A HAND FULL OF DIRT

Director: Russell Watson
Year: 2010
Country: Barbados

Since I’m moving through countries alphabetically, it’s pure coincidence that so far the Caribbean has been represented more often than any other region. I’ll call it a happy coincidence, though, since it’s been a constant source of varied and fascinating films. The next is A Hand Full of Dirt, from the tiny island of Barbados. It can be rented or bought for online streaming from Studio Anansi, which has proven very useful to me for finding films from all over the Caribbean.

A Hand Full of Dirt is the story of three generations of the Redman family. Jay Redman is a young Barbadian man living in America, desperate to find a job but unable to graduate and obtain a US work permit because of a lack of money. His divorced father Archie runs a struggling hotel back in Barbados, and is frustrated by his inability to help. Finally, there’s Archie’s father Ben – a stubborn man with a limp and a quick temper, who owns a humble yet profitable banana plantation inland.

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Ben confronts a thief on his plantation.

The previous Caribbean films I’ve seen have all taken advantage of the breathtaking local scenery. Even Children of Godwhich dealt with some pretty dark subject matter, still showed plenty of vibrant blue oceans and green palm trees. In contrast, the makers of A Hand Full of Dirt have elected to use a washed-out, greyish colour palette instead. I can understand the reasoning behind this, since the film’s intended tone is quite bleak, and I don’t expect that every country should shoot their films like tourism ads, but I do think that, visually, A Hand Full of Dirt is quite unappealing.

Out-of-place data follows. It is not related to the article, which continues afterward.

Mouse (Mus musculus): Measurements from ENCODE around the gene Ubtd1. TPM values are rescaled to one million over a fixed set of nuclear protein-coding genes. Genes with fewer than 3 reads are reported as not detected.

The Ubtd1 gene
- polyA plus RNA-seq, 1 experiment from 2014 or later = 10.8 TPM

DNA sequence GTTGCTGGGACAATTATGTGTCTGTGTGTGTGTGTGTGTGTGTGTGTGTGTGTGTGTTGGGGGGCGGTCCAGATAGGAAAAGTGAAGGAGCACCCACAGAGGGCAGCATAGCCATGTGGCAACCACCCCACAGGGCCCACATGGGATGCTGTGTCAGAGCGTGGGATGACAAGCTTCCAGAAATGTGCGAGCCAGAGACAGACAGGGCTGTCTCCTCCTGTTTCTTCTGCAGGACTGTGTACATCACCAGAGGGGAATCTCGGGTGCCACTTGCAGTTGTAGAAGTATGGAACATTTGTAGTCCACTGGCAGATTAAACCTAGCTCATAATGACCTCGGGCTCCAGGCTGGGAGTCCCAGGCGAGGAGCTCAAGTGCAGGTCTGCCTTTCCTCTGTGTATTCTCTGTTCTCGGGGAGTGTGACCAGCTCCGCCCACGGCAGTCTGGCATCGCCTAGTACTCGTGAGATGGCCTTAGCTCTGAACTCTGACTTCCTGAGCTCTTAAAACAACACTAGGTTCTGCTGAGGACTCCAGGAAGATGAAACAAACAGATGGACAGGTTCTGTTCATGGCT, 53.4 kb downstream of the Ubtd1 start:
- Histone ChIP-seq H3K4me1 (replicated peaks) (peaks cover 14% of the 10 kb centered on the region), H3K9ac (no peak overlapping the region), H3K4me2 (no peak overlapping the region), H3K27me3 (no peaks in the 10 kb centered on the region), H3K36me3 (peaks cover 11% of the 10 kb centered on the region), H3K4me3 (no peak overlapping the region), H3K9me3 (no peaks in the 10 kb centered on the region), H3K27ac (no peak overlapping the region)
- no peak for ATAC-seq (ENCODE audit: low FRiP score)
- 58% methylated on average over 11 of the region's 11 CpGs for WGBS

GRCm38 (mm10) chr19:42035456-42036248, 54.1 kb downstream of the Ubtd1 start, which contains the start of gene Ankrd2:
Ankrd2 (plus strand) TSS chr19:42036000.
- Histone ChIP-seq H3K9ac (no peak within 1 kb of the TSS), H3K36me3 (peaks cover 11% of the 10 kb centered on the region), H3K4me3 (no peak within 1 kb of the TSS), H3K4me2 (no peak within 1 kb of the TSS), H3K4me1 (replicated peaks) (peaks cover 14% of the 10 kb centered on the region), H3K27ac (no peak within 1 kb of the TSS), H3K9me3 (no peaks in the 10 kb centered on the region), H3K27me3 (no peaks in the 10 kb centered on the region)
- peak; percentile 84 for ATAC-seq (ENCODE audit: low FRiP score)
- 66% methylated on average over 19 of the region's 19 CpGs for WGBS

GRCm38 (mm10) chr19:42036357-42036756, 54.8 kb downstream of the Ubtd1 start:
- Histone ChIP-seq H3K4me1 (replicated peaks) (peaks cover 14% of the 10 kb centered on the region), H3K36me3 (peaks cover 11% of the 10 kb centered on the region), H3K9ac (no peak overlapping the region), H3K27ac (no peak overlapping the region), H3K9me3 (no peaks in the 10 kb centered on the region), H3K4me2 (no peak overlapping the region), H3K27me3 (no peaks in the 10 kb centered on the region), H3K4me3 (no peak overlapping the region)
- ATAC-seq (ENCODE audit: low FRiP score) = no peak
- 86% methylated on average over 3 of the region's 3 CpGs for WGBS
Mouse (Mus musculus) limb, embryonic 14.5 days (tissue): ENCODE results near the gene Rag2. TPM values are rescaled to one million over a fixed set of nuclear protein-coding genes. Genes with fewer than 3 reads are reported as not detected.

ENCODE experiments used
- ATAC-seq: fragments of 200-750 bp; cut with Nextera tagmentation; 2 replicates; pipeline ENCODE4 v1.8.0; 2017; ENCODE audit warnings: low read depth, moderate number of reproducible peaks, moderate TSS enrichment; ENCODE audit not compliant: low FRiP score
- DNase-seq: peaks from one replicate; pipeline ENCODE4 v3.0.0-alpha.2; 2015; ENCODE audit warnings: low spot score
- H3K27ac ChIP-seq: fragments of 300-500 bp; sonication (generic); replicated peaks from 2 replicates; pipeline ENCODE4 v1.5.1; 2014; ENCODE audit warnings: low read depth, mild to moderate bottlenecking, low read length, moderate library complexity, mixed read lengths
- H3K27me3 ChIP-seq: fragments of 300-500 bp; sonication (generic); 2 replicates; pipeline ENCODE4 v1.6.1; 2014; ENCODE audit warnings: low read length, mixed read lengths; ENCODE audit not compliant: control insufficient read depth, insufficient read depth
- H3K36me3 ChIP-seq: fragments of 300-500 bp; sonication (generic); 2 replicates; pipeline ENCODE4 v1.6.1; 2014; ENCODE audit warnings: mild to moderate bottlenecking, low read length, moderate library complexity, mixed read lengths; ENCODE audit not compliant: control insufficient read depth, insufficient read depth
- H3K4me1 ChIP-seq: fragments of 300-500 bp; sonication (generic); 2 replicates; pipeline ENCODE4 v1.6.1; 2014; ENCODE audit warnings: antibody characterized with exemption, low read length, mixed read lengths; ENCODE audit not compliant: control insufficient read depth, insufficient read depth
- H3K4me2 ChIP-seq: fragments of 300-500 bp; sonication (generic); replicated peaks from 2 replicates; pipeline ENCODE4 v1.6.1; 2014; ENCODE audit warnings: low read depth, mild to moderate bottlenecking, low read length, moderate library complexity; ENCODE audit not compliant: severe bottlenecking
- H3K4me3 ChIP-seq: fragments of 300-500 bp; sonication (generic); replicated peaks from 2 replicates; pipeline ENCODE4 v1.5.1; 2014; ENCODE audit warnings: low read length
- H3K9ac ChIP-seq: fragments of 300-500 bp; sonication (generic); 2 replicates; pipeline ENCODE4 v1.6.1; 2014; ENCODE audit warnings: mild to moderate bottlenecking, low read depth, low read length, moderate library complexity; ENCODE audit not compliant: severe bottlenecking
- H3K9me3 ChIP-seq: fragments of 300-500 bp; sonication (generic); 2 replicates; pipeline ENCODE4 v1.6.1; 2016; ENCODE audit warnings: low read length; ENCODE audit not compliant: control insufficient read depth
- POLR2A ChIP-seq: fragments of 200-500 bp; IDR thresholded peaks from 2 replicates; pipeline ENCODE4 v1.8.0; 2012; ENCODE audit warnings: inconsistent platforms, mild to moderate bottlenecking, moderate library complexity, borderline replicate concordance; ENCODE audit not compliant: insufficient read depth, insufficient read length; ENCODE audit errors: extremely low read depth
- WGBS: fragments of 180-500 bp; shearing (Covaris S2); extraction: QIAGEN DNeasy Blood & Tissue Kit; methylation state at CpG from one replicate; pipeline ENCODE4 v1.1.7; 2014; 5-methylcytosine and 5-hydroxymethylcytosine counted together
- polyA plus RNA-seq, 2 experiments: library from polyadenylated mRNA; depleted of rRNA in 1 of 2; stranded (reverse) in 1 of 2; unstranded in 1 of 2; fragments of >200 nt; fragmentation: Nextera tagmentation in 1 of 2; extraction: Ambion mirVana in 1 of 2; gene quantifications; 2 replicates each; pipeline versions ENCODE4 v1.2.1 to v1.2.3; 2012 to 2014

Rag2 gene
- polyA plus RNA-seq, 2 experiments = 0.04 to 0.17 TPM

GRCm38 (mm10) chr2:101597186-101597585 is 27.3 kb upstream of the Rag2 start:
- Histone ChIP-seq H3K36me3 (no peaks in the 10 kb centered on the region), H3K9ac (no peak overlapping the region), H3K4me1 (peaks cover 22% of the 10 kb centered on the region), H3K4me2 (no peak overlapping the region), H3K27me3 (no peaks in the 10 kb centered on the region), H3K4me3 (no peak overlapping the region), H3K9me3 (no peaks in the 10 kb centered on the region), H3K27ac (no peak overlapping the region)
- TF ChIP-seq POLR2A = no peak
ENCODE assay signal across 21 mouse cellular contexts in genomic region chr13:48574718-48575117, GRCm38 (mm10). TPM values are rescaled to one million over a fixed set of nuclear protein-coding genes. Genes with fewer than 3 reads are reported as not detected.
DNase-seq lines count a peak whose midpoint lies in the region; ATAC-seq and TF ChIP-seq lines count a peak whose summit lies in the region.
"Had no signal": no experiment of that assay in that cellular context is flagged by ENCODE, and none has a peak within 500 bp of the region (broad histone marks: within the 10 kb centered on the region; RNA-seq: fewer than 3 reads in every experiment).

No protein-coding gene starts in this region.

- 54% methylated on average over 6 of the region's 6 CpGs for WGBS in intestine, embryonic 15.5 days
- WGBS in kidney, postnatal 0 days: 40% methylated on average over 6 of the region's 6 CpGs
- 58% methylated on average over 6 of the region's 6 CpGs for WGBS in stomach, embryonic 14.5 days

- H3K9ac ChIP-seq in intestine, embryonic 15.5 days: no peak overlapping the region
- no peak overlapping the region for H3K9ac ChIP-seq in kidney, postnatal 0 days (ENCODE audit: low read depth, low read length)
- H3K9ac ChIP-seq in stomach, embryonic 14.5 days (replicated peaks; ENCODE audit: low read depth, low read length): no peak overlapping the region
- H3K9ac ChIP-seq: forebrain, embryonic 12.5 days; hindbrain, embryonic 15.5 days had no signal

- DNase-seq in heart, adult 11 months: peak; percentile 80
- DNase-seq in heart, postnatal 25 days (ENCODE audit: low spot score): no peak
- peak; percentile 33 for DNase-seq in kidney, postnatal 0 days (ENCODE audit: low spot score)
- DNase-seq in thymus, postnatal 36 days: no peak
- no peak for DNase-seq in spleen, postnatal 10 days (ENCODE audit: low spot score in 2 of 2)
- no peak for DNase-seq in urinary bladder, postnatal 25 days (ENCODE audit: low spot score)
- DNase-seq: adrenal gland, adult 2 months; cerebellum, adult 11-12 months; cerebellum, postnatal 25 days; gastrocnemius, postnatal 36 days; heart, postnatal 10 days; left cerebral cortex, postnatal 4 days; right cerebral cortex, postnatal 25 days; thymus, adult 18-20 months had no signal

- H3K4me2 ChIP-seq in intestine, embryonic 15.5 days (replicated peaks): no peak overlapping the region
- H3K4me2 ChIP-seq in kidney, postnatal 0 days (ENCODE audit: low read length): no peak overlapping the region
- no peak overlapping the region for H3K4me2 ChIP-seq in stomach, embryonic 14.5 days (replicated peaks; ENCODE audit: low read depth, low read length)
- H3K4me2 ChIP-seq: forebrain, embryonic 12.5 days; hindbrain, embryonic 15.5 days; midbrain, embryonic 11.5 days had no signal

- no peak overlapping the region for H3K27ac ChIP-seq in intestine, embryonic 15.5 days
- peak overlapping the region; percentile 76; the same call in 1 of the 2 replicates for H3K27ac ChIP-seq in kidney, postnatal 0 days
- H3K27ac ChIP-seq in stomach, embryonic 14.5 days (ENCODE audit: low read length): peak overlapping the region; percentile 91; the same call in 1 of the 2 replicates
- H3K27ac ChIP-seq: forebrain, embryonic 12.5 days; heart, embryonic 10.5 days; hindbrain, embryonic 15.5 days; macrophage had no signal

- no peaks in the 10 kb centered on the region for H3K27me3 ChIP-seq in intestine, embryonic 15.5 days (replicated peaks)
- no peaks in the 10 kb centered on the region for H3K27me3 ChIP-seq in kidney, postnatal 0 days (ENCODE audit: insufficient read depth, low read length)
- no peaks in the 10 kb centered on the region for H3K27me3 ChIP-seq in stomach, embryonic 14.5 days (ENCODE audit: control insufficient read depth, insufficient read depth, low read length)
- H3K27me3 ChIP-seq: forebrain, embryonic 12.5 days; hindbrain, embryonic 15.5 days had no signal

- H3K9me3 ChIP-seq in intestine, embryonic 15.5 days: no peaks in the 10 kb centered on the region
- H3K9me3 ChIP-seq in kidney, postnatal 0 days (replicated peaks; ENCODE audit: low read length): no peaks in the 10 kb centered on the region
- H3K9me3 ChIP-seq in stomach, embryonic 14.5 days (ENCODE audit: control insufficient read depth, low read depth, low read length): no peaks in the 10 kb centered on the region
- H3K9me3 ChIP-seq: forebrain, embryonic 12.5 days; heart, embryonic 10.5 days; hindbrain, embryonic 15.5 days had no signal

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Hundreds of miles away, in America, Jay struggles to graduate and find work.

There’s not a whole lot of action in A Hand Full of Dirt. You’d be forgiven for thinking otherwise, since the opening scene shows Ben driving a banana thief off his plantation with three warning shots from a revolver. Rather, the film is an examination of the shifting relationships between the son, father, and grandfather. Each has something that they want from the others: be it money, loyalty, or simple approval. The characters are the strength of this film, and your enjoyment will depend on whether or not that’s enough to make up for its shortcomings in other areas.

PS: Yeah, I thought it should be “handful” too.

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